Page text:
To turn, then, to these remarkable paradoxes, notice in v. 3 the beatitude attached to and inseparable from poverty of spirit. Penury, in and of itself, is plainly no cause for congratulation, though Jesus often identifies Himself with the poor people of His time as over against the rich. Neither is blessing annexed to that spiritlessness indistinguishable from a lack of energy and enthusiasm, a dragging, hangdog depression and dearth of vitality. The poverty of which the Savior speaks is a consciousness of spiritual bankruptcy, an overwhelming sense that one is destitute of any claim to righteousness. It is the confession that, apart from God’s sheer munificence, one is worthless, without a penny to his credit. The poverty is that of Isaiah 66:2b, “This is the man to whom I will look, he that is humble and contrite in spirit, and trembles at my word.” It is the exact opposite of that illusory superiority claimed by the Laodicean church, “You say, I am rich, I have prospered, and I need nothing; not knowing that you are wretched, pitiable, poor, blind, and naked” (Rev 3:17). Motivated, therefore, to beseech God for the sovereign exercise of His inexhaustible philanthropy (Titus 3:5), the beggar who admits his spiritual destitution enters here and now into that all-enriching fellowship with the Father which is the deepest happiness of the kingdom.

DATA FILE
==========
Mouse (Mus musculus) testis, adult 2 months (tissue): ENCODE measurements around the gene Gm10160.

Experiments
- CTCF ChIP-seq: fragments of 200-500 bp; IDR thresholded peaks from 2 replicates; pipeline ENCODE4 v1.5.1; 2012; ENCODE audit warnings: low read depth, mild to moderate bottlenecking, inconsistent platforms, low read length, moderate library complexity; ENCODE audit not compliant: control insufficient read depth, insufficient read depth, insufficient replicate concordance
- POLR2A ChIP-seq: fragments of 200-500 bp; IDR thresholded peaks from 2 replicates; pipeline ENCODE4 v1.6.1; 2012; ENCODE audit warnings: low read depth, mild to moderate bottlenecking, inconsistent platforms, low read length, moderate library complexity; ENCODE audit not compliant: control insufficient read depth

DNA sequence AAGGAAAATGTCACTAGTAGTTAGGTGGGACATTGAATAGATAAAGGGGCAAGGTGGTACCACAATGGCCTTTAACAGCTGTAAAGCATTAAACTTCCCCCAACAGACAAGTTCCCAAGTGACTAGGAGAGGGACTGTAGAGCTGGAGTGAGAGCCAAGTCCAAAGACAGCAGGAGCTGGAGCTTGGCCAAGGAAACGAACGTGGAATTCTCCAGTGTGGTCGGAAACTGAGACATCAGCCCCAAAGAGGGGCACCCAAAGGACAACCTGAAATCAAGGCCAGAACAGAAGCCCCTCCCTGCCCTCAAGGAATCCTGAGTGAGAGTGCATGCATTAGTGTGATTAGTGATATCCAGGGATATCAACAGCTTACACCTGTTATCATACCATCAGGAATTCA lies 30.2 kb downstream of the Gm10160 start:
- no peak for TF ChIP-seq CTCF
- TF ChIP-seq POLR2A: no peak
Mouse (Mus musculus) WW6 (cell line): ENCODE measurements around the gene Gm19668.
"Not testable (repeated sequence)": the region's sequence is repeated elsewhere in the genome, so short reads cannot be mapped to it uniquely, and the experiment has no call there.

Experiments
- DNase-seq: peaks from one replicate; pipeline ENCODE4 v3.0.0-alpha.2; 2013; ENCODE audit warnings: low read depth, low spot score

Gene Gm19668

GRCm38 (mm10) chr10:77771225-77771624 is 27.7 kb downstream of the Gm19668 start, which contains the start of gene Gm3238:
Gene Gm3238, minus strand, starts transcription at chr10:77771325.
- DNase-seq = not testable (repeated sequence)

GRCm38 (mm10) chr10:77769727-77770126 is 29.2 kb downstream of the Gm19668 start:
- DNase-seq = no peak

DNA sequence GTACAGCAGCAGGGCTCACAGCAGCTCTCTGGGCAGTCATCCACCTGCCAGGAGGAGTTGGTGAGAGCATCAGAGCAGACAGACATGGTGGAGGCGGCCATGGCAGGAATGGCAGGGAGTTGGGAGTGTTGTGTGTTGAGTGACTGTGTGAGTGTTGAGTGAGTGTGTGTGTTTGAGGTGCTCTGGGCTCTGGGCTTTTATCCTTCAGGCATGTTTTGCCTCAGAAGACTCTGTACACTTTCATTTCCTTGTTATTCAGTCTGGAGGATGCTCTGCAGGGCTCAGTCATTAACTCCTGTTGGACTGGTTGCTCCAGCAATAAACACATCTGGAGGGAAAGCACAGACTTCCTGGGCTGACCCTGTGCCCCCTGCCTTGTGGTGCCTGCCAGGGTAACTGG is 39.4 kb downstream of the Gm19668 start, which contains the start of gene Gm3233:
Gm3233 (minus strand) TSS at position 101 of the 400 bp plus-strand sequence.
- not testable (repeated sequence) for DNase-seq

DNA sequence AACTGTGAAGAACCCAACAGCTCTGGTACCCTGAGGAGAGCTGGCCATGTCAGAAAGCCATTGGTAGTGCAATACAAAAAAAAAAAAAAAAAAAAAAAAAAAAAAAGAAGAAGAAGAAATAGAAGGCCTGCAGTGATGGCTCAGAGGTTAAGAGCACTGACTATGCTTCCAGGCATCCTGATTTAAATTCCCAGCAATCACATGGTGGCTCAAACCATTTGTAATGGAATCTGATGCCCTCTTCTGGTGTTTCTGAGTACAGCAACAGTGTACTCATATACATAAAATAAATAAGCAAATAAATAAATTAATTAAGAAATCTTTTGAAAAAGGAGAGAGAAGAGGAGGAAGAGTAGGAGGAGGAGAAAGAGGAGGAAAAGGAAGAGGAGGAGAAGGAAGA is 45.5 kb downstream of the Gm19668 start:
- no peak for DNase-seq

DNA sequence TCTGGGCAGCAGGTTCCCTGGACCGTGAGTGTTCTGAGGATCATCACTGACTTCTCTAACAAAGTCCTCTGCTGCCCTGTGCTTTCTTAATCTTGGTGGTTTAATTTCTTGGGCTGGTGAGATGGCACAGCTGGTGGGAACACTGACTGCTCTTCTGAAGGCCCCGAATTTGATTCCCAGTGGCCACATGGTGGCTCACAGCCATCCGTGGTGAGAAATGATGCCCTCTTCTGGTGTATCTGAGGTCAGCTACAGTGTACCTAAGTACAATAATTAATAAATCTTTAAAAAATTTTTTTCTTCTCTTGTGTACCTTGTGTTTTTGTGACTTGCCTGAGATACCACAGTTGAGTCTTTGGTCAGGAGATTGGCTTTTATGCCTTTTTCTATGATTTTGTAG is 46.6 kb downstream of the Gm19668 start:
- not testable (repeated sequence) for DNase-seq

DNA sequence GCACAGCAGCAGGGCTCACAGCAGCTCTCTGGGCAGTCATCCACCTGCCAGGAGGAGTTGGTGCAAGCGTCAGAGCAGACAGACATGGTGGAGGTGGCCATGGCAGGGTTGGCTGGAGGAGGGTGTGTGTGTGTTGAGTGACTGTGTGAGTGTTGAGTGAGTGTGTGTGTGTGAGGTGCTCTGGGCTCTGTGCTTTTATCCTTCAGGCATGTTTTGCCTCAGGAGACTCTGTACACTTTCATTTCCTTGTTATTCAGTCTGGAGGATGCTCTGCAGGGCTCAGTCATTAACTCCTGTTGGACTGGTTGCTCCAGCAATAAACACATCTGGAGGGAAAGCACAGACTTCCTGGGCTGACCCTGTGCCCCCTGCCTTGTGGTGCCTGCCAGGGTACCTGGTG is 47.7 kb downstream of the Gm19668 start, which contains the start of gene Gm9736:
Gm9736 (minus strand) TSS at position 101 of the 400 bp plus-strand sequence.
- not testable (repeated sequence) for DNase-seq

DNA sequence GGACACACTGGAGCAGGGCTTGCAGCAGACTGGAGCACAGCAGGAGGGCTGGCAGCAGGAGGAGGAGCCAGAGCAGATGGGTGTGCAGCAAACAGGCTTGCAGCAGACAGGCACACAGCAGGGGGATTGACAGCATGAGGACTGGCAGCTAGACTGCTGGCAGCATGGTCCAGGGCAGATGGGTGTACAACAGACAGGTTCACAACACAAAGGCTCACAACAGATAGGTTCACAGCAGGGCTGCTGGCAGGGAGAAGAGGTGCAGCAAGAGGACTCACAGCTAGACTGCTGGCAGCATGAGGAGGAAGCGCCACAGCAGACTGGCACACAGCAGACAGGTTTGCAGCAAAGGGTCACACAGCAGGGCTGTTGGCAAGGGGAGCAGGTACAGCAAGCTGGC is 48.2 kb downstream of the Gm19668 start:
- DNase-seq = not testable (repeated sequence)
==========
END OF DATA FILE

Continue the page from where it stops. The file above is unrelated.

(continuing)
The second beatitude in v. 4 likewise has a specifically spiritual rather than an inclusively generalized significance. The mourning Jesus mentions is neither the grief of bereavement nor the sadness of nostalgic memories and forfeited opportunities. It is not the painful regret of the lawbreaker facing condign punishment for his transgression. It is not, in Paul’s language, “the sorrow of this world.” It is, rather, that “godly sorrow [which] produces a repentance that leads to salvation and brings no regret” (2 Cor 7:10). It is the mourning of the guilt-confessing sinner, cognizant of his disobedience and evil, the heinousness of his rebellion against God, and the sheer malignancy of his motives (Luke 18:13). It is that mourning which unintentionally yet inevitably brings the heart’s-ease of forgiveness, the comfort of reconciliation, as God welcomes the prodigal back to the joy of the Father’s home (Luke 4:18; 15:1-24).